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Flying pest control robots September 13th, 2020 by

My friend Steve Peck is a novelist and a professor of evolutionary ecology, whose work on mathematical models of insect populations led him to the topic of one of his short stories, about a tiny flying robot, modelled after a dragonfly. The robots would cruise the countryside, looking for insect pests, which it killed, while sparing the beneficial insects. The story seemed pretty far-fetched when it was published in 2012.

I recently told the dragonfly robot story to another friend, Keith Andrews, an entomologist with years of experience in pest control in Central America. Keith immediately seized on the robot idea. “How did it run, on photovoltaic cells? Did it collect its prey in a kind of stomach or just kill them?”

The story doesn’t say what powered the dragonflies, just that they snipped off bits of their prey to store in a mechanical stomach, so that researchers could identify the bugs later from their DNA.

Real life dragonflies do hunt and kill other insects, to eat. But once a predatory insect is full it rests. A robot wouldn’t need to pause and digest, and could be programmed to just keep up the slaughter all day.

“A robot would be great for that plague of locusts in Africa,” Keith said. “It wouldn’t have to damage an insect much to disable it. A good zap right between the eyes or even to the thorax or abdomen would put a grasshopper out of business.”

A pest control robot could be instructed to target only the pest species of interest, and not kill anything else. It would be the ultimate ecological pest control strategy.

Since Steve published his story eight years ago, the pieces for a dragonfly robot have started to come together.

For starters, flying robots are getting better.

In The Fate of Food, Amanda Little writes that inventors already have a prototype weed-killing robot called See & Spray, that uses a large set of digital photos to distinguish cotton seedlings from weeds. As a tractor pulls See & Spray across the field, the device spots the weeds and squirts them with herbicide. (No doubt future generations of the technology may invent alternatives to herbicide; the point is that the robot can recognize weeds).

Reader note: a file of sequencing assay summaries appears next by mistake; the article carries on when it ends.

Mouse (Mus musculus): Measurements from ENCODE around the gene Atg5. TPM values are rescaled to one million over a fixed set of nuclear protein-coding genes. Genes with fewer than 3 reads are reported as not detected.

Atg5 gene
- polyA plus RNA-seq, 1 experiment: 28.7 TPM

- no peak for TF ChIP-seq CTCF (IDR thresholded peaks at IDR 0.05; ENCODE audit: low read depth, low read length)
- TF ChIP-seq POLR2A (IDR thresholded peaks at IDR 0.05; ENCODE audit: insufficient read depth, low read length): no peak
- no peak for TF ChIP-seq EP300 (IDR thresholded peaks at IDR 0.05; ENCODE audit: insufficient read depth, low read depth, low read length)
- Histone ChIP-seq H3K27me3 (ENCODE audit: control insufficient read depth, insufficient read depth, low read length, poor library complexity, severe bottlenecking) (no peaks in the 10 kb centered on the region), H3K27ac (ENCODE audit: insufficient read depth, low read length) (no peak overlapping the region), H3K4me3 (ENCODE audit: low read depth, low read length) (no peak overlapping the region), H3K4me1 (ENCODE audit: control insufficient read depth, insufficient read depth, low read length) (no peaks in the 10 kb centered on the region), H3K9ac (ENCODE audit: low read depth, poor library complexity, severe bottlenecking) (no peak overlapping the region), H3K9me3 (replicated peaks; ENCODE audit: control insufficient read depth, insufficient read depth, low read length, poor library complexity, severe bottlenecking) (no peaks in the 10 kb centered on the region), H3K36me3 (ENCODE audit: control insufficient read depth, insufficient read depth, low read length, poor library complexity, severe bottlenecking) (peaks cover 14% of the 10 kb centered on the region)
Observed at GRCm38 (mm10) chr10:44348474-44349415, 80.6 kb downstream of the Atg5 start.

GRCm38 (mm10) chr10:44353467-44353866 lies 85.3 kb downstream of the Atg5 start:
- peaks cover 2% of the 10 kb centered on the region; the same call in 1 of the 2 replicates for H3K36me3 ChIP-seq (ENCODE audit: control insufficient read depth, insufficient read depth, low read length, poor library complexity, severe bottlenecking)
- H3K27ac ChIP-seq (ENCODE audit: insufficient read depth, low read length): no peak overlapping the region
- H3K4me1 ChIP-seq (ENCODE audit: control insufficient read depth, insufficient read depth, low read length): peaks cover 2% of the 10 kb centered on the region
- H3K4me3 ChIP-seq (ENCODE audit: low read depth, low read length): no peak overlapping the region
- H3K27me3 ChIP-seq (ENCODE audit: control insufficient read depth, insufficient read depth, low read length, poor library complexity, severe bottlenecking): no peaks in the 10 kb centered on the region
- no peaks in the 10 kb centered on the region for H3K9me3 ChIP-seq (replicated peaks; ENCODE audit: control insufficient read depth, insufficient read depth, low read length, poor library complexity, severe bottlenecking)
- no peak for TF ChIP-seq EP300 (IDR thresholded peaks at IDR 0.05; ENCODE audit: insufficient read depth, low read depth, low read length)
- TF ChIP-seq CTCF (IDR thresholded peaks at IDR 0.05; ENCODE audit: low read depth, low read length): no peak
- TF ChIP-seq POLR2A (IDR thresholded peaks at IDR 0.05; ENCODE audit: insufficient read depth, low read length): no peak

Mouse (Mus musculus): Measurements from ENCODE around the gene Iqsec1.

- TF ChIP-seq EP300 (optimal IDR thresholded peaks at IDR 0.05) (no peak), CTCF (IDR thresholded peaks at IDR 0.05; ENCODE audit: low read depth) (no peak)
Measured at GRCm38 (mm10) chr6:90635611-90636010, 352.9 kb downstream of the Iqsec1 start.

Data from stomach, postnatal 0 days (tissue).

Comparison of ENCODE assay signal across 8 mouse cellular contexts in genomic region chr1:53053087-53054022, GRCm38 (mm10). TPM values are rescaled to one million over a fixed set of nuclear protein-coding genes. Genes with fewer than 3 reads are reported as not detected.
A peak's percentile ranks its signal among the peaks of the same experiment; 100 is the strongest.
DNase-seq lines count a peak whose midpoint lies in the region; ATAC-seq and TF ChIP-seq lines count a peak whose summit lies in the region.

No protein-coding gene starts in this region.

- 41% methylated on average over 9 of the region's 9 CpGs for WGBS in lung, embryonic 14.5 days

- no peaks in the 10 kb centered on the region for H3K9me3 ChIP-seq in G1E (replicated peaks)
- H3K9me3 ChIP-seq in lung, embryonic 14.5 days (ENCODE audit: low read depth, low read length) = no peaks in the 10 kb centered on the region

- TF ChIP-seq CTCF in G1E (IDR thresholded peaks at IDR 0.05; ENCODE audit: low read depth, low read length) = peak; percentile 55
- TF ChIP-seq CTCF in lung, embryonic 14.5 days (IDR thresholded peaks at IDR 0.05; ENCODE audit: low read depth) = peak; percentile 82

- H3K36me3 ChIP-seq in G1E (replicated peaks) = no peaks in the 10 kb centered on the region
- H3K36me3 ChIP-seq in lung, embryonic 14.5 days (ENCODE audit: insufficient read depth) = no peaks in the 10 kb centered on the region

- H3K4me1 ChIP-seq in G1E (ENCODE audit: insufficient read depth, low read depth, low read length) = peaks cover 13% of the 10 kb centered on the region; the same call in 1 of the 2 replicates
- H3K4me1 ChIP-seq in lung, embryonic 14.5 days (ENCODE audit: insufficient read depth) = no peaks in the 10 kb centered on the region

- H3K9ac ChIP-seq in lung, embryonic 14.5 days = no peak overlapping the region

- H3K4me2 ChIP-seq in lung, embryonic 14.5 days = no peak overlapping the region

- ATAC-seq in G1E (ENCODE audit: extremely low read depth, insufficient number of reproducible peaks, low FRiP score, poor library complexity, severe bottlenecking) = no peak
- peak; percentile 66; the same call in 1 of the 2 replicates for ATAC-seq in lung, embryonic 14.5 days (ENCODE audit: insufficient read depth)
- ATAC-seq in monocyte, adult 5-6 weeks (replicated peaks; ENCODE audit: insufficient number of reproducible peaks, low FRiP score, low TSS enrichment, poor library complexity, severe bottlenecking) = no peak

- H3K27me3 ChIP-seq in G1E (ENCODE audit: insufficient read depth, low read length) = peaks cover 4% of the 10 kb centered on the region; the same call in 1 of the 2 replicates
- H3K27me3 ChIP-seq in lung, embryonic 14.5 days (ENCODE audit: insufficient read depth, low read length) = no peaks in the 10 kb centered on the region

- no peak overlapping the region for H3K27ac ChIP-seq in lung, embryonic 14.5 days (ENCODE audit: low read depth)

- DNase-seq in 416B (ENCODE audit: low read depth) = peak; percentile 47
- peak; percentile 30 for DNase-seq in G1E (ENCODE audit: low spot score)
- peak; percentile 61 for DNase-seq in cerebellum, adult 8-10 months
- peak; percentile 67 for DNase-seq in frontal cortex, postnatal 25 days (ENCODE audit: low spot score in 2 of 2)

Little also describes a robot, already in commercial use, that kills sea lice, parasites of farmed salmon, by zapping the pests with a laser (in the recent blog The Fate of Food).

If you’re wondering if digital software could work to identify pests on small farms, it’s already being done. Researchers at IITA (International Institute of Tropical Agriculture) in Kenya have invented an app called Nuru (Swahili for “light”) that instantly compares thousands of photos of diseased and healthy plants to distinguish between cassava brown streak disease, cassava mosaic disease and cassava green mite damage. The app is already being tested by 28,000 farmers in Kenya.

Art can inspire technology ahead of its time. Novels fueled the idea of space travel, but engineers made it happen. I can only hope that some young robotics designers will read Steve Peck’s story.

Further Reading

Little, Amanda 2019 The Fate of Food: What We’ll Eat in a Bigger, Hotter, Smarter World. New York: Harmony Books. 340 pp.

Peck, Steven L. 2012 Dragonfly Miscalculations. The Journal of Unlikely Entomology.

RTB 2019 Smarter farming: Using apps to diagnose crop health problems. In RTB 2019 Building for better science. Annual Report 2019. Lima, Peru. CGIAR Research Program on Roots, Tubers and Bananas. Available online at: www.rtb.cgiar.org/2019-annual-report

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